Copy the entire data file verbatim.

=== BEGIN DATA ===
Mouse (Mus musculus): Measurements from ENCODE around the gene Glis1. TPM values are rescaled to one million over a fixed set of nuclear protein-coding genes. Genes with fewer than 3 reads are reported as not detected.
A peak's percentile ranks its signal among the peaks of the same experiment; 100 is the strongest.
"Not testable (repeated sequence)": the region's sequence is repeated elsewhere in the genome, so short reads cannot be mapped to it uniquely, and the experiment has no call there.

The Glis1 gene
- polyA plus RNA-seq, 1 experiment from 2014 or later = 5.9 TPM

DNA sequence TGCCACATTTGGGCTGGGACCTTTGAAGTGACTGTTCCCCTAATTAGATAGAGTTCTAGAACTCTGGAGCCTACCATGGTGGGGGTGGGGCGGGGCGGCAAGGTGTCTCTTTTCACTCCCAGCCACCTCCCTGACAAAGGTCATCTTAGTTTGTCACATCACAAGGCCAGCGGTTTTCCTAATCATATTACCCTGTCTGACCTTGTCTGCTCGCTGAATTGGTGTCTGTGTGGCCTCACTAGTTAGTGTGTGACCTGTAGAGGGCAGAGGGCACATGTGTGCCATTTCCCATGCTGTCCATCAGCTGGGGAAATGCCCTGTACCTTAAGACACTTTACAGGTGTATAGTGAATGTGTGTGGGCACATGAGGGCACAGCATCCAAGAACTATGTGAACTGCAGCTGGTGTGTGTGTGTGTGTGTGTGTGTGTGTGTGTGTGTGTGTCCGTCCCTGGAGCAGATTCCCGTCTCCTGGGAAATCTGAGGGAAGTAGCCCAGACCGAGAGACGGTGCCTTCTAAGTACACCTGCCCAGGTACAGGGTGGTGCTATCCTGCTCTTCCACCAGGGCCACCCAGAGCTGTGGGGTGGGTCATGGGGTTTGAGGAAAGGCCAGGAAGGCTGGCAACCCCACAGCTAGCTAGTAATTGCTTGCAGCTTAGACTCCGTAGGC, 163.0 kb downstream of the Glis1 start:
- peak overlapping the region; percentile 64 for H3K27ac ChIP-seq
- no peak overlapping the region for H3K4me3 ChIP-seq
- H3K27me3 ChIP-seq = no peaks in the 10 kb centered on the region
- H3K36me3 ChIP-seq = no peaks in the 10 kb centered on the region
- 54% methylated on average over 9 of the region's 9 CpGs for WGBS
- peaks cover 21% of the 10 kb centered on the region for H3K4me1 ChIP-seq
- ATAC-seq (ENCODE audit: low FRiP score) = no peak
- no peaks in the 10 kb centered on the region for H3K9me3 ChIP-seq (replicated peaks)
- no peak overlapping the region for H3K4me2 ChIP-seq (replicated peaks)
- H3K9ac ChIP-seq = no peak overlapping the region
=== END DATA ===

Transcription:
Mouse (Mus musculus): Measurements from ENCODE around the gene Glis1. TPM values are rescaled to one million over a fixed set of nuclear protein-coding genes. Genes with fewer than 3 reads are reported as not detected.
A peak's percentile ranks its signal among the peaks of the same experiment; 100 is the strongest.
"Not testable (repeated sequence)": the region's sequence is repeated elsewhere in the genome, so short reads cannot be mapped to it uniquely, and the experiment has no call there.

The Glis1 gene
- polyA plus RNA-seq, 1 experiment from 2014 or later = 5.9 TPM

DNA sequence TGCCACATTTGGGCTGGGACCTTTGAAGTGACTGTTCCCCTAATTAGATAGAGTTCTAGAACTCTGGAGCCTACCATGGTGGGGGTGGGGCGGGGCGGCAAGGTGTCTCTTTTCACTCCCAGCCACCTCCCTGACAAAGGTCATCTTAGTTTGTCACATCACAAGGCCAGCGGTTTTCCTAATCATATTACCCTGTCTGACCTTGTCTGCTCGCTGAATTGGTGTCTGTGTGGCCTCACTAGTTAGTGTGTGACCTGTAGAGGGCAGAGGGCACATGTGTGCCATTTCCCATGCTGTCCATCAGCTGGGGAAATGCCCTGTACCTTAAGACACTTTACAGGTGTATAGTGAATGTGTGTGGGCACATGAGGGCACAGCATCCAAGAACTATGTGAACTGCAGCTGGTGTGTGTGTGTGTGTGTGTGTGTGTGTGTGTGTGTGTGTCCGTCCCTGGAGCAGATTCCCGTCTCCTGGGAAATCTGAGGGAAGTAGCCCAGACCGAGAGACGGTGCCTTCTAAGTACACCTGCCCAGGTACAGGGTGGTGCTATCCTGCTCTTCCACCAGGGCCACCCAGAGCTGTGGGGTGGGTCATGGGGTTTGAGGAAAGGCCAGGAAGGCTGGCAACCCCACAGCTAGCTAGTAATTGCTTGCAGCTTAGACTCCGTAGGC, 163.0 kb downstream of the Glis1 start:
- peak overlapping the region; percentile 64 for H3K27ac ChIP-seq
- no peak overlapping the region for H3K4me3 ChIP-seq
- H3K27me3 ChIP-seq = no peaks in the 10 kb centered on the region
- H3K36me3 ChIP-seq = no peaks in the 10 kb centered on the region
- 54% methylated on average over 9 of the region's 9 CpGs for WGBS
- peaks cover 21% of the 10 kb centered on the region for H3K4me1 ChIP-seq
- ATAC-seq (ENCODE audit: low FRiP score) = no peak
- no peaks in the 10 kb centered on the region for H3K9me3 ChIP-seq (replicated peaks)
- no peak overlapping the region for H3K4me2 ChIP-seq (replicated peaks)
- H3K9ac ChIP-seq = no peak overlapping the region